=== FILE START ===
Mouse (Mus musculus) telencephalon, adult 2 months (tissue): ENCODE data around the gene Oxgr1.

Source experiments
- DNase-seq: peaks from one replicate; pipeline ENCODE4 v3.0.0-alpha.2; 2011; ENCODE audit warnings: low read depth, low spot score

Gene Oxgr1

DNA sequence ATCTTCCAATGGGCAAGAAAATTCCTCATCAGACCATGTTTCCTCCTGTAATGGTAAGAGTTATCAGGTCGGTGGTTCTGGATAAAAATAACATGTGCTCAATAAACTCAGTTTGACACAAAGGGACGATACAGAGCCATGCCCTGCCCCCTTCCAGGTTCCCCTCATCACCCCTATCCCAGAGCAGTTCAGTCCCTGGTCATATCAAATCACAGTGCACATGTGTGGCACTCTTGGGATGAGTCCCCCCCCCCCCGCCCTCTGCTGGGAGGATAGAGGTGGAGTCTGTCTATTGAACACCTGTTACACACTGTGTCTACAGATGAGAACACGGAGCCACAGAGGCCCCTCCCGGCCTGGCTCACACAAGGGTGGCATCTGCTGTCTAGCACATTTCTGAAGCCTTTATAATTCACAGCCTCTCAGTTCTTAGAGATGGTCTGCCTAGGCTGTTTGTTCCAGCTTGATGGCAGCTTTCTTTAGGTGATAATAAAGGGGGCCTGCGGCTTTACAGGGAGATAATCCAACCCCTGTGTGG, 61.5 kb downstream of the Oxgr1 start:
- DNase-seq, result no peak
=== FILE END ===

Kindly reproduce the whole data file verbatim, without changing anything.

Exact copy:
Mouse (Mus musculus) telencephalon, adult 2 months (tissue): ENCODE data around the gene Oxgr1.

Source experiments
- DNase-seq: peaks from one replicate; pipeline ENCODE4 v3.0.0-alpha.2; 2011; ENCODE audit warnings: low read depth, low spot score

Gene Oxgr1

DNA sequence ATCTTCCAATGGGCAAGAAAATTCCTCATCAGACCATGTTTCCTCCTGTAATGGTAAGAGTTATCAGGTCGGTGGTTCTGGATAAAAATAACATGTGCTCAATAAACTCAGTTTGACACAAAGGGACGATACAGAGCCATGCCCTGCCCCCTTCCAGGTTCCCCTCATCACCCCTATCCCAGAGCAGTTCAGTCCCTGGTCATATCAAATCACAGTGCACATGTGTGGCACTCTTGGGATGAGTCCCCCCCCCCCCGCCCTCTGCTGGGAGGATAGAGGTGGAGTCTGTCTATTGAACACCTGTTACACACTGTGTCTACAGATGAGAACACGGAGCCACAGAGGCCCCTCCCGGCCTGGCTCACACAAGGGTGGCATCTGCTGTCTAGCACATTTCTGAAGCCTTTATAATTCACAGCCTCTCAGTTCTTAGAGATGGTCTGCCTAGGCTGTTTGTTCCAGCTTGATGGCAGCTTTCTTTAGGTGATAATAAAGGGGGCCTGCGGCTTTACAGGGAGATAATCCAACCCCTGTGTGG, 61.5 kb downstream of the Oxgr1 start:
- DNase-seq, result no peak